the skyline of paris, france

Environmental challenges expected in Paris – new study

A new Loughborough University review article in the number one ranked Journal in the Sport Sciences, the British Journal of Sports Medicine, outlines the various environmental challenges athletes competing at Paris 2024 this summer will face.

Competitors (and all those attending The Games) may be exposed to extremes of heat, humidity, air and water pollution at some point during the Olympic and Paralympic Games in France’s capital city.

Those more likely to witness unfavourable conditions include athletes who compete outdoors and/or in endurance sports. This includes disciplines such as triathlon, marathon, and open water swimming.  

The paper was produced by colleagues from the University’s School of Sport, Exercise and Health Sciences alongside a variety of world-leading external collaborators.

It states athletes – alongside stakeholders and spectators – should take some personal responsibility through adoption of a variety of mitigation strategies (e.g., cooling, acclimatisation, avoiding air pollution peaks, etc.) alongside organiser-delivered/facilitated infrastructure and policy to support such adoption.

This collaborative approach is recommended as the best way to protect the health and performance of all those attending the games from the potential negative effects of environmental extremes.

Lead researcher Dr Lee Taylor explained: “With less than a month to the Paris 2024 Games, it was fantastic to work with colleagues from the School and world-leading experts (many of whom are centrally involved in the Games) from across the globe to provide guidance relevant to athletes, spectators and other stakeholders on how they can protect their health and performance from the potentially extreme environmental conditions at Paris 2024.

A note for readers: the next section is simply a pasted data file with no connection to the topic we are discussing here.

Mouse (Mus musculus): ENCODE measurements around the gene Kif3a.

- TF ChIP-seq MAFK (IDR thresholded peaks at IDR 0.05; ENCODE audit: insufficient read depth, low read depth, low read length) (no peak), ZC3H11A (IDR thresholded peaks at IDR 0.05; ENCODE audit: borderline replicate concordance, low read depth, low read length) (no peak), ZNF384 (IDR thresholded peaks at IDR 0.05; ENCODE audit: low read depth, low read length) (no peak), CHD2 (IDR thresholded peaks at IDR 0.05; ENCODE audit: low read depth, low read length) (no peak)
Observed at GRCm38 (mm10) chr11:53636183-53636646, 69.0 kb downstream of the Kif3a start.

“Hopefully, the evidence-informed guidance will be of use to some of our Loughborough University-linked athletes competing at Paris 2024.”

Loïs Mougin, Doctoral Researcher, added: “The complexity of hosting the Olympics in Paris lies in the multitude of potential environmental challenges, with conditions remaining uncertain even just weeks before the event.

“To ensure safety and preparedness, we urge athletes, spectators, and organisers to heed our recommendations and be ready for the worst-case scenario. My PhD is funded through the Sports for Climate Action and Nature (SCAN) research cluster and alongside being a French National, it has been great to make a potentially positive contribution to the Paris games whilst also surfacing the complex, bi-directional relationship between sport and climate action in a collaborative and cross-disciplinary manner.”

To read the full study, visit:

Collaborators on the project included: Dr Ben Stephenson (Loughborough University / UK Sports Institute), Dr Valerie Bougault (Université Côte d’Azur, France), Professor Sebastien Racinais (CREPS Montpellier Font-Romeu, France), Professor Margo Mountjoy (McMaster University, Canada), Dr Sarah Carter (Charles Darwin University, Australia), Dr Lewis James (Loughborough University), Dr Stephen Mears (Loughborough University).

Notes for editors

Press release reference number: 24/91

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